The American Hospital Association representing about 5,000 hospitals and health systems nationwide blames the federal government for developing ratings using faulty data.

The American Hospital Association wants to do away with a key Medicare website feature that rates a hospital on patient satisfaction using 1 to 5 stars.

Each year hospitals that bill Medicare must complete a Hospital Consumer Assessment of Healthcare Providers and Systems Survey, also known as Hospital CAHPS, a survey designed as a standardized methodology for measuring patients’ perspectives on hospital care. The goal is for each hospital to get at least 300 completed patient surveys per year, says the Centers for Medicare and Medicaid Services.

The ratings are relatively new. The first star rankings appeared on Medicare.gov in July 2016 and were updated in October. The star ratings are based on self-reported data points from each hospital encompassing 64 quality measurements from seven categories that include mortality, safety of care, readmissions, patient experience, and effectiveness of care, timeliness of care and efficient use of medical imaging.

The Center for Medicare and Medicaid Services then uses an algorithm to assign a 1-5 star rating on about 3,700 hospitals nationwide, which consumers can view on the Hospital Compare section of Medicare.gov. But in a new letter to Center for Medicare and Medicaid Services administrator Seema Verma, the American Hospital Association is calling for an end to the star rankings.

The trade group, which represents about 5,000 hospitals and health systems nationwide, says the Center for Medicare and Medicaid Services ratings are based on faulty data. “CMS published a set of deeply flawed hospital star ratings on its website in fall 2016,” writes American Hospital Association executive vice president of government relations Thomas Nickels. “The ratings were broadly criticized by quality experts and Congress as being inaccurate and misleading to consumers seeking to know which hospitals were more likely to provide safer, higher quality care.”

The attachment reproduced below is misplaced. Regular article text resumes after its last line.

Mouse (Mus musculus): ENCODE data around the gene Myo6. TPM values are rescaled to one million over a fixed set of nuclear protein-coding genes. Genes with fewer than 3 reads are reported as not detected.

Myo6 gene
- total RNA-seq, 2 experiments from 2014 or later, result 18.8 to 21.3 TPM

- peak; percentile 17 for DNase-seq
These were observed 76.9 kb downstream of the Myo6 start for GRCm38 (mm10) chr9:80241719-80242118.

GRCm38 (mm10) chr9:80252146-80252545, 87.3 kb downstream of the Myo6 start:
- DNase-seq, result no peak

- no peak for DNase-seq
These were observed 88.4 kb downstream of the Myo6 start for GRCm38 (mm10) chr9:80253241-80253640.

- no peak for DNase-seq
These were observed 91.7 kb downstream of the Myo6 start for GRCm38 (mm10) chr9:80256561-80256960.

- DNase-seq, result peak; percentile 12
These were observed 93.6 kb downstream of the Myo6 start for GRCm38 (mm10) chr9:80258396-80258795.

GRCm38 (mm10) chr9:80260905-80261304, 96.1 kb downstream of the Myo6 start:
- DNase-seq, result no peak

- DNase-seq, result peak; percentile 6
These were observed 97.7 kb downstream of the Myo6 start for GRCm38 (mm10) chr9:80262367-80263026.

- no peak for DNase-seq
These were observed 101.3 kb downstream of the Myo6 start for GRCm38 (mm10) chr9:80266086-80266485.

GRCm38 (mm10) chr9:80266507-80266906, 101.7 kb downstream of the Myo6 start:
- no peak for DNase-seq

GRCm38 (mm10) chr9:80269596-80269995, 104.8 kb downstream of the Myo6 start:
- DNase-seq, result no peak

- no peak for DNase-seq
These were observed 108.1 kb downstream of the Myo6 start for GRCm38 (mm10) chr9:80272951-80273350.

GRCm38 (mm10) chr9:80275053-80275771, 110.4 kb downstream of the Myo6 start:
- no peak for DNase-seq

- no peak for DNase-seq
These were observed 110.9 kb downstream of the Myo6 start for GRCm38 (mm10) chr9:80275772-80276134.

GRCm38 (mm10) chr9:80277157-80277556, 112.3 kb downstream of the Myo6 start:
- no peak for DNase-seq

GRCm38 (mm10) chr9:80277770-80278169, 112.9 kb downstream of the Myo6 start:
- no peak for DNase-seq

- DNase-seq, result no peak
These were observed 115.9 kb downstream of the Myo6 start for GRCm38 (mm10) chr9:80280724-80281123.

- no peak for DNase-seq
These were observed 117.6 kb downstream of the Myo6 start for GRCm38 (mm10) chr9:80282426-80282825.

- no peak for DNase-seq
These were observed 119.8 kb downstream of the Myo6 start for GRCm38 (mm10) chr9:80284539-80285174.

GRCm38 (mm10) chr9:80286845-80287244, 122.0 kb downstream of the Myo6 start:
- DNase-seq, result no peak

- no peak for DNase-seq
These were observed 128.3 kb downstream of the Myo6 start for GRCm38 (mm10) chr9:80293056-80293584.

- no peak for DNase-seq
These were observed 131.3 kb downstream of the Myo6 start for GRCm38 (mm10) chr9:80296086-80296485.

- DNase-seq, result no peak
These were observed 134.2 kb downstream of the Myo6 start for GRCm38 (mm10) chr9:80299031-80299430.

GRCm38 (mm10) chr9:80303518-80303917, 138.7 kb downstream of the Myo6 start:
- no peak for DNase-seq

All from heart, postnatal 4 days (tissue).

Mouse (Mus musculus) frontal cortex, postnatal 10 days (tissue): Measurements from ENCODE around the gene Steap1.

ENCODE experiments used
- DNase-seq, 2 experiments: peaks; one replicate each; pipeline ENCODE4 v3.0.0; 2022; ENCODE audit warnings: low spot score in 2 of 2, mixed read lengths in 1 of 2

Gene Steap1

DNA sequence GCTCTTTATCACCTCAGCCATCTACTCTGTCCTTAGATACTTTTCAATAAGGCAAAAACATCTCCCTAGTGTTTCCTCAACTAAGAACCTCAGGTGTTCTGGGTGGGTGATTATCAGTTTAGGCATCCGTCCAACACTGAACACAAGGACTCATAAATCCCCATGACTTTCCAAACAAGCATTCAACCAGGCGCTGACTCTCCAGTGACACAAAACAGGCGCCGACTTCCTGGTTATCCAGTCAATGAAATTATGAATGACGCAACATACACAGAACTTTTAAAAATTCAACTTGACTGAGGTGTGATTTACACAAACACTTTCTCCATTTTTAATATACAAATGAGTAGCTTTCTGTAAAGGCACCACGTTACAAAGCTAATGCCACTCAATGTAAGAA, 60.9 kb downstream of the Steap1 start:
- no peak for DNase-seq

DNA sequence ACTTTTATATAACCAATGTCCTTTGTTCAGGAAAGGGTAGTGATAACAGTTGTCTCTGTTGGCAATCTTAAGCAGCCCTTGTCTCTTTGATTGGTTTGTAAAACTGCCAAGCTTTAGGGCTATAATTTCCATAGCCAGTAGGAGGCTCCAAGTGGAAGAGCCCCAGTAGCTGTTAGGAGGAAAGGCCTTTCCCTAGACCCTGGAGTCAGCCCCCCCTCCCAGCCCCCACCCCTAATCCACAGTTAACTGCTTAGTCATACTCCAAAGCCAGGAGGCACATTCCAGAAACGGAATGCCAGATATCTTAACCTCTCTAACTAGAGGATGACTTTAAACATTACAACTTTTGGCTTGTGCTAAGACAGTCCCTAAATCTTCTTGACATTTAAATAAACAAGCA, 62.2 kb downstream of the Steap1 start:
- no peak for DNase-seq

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Specifically, the association contends the ratings scheme unfairly penalizes teaching hospitals and those serving higher numbers of the poor, and largely focuses on important but relatively narrow aspects of hospital services like care for heart attack, stroke or pneumonia. The American Hospital Association, which has been a vocal critic of the star ratings since the development stage, is asking the Trump administration to get rid of them.

“While we continue to be concerned that CMS’s methodology is flawed, our concern is amplified by the fact that further analysis performed since the star ratings were first released show that substantive errors were made in executing CMS’s chosen methodology,” Nickels says. “As a result, far too many hospitals have been incorrectly classified into star rating categories that are different than those that should have been assigned.”

In general hospitals receive only mediocre ratings on Medicare Hospital Compare. In the initial ratings only 102 hospitals received a 5-star rating compared with three stars for about 1,800 hospitals and about 700 hospitals with two stars. The Center for Medicare and Medicaid Services has yet to react to the letter from the American Hospital Association.

But patient engagement and hospital patient satisfaction executives says the current five-star ratings do serve a purpose. “Consumers can look at measurements about patient experience and have an inherent trust because it is a government site,” says Andrew Rainey, executive vice president, strategy and corporate development at Binary Fountain, a provider of healthcare reputation management and patient experience analytics products and services.

The star rankings give consumers and patients “lots of relevant data to compare” hospitals but don’t provide the kind of consumer comments available on other comparison sites, such as Yelp, he says. “Patients want to read the individual comments and testimonials,” he says.

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